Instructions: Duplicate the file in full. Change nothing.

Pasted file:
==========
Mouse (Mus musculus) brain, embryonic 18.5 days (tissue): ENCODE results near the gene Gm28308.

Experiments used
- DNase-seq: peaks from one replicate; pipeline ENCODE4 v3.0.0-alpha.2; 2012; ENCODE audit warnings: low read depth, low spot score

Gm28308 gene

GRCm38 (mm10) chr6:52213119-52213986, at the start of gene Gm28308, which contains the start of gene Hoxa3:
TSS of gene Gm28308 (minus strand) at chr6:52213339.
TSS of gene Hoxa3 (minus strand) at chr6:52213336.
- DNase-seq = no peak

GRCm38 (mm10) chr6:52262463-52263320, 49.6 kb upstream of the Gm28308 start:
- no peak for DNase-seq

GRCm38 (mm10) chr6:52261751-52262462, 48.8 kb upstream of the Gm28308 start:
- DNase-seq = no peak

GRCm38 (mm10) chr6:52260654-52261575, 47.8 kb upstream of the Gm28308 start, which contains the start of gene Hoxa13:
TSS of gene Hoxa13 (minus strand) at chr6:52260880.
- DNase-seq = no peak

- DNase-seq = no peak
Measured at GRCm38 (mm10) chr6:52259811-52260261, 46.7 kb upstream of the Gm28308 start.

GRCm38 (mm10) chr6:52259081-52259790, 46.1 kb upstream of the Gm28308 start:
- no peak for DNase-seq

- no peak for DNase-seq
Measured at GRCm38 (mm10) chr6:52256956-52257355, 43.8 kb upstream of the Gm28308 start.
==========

Mouse (Mus musculus) brain, embryonic 18.5 days (tissue): ENCODE results near the gene Gm28308.

Experiments used
- DNase-seq: peaks from one replicate; pipeline ENCODE4 v3.0.0-alpha.2; 2012; ENCODE audit warnings: low read depth, low spot score

Gm28308 gene

GRCm38 (mm10) chr6:52213119-52213986, at the start of gene Gm28308, which contains the start of gene Hoxa3:
TSS of gene Gm28308 (minus strand) at chr6:52213339.
TSS of gene Hoxa3 (minus strand) at chr6:52213336.
- DNase-seq = no peak

GRCm38 (mm10) chr6:52262463-52263320, 49.6 kb upstream of the Gm28308 start:
- no peak for DNase-seq

GRCm38 (mm10) chr6:52261751-52262462, 48.8 kb upstream of the Gm28308 start:
- DNase-seq = no peak

GRCm38 (mm10) chr6:52260654-52261575, 47.8 kb upstream of the Gm28308 start, which contains the start of gene Hoxa13:
TSS of gene Hoxa13 (minus strand) at chr6:52260880.
- DNase-seq = no peak

- DNase-seq = no peak
Measured at GRCm38 (mm10) chr6:52259811-52260261, 46.7 kb upstream of the Gm28308 start.

GRCm38 (mm10) chr6:52259081-52259790, 46.1 kb upstream of the Gm28308 start:
- no peak for DNase-seq

- no peak for DNase-seq
Measured at GRCm38 (mm10) chr6:52256956-52257355, 43.8 kb upstream of the Gm28308 start.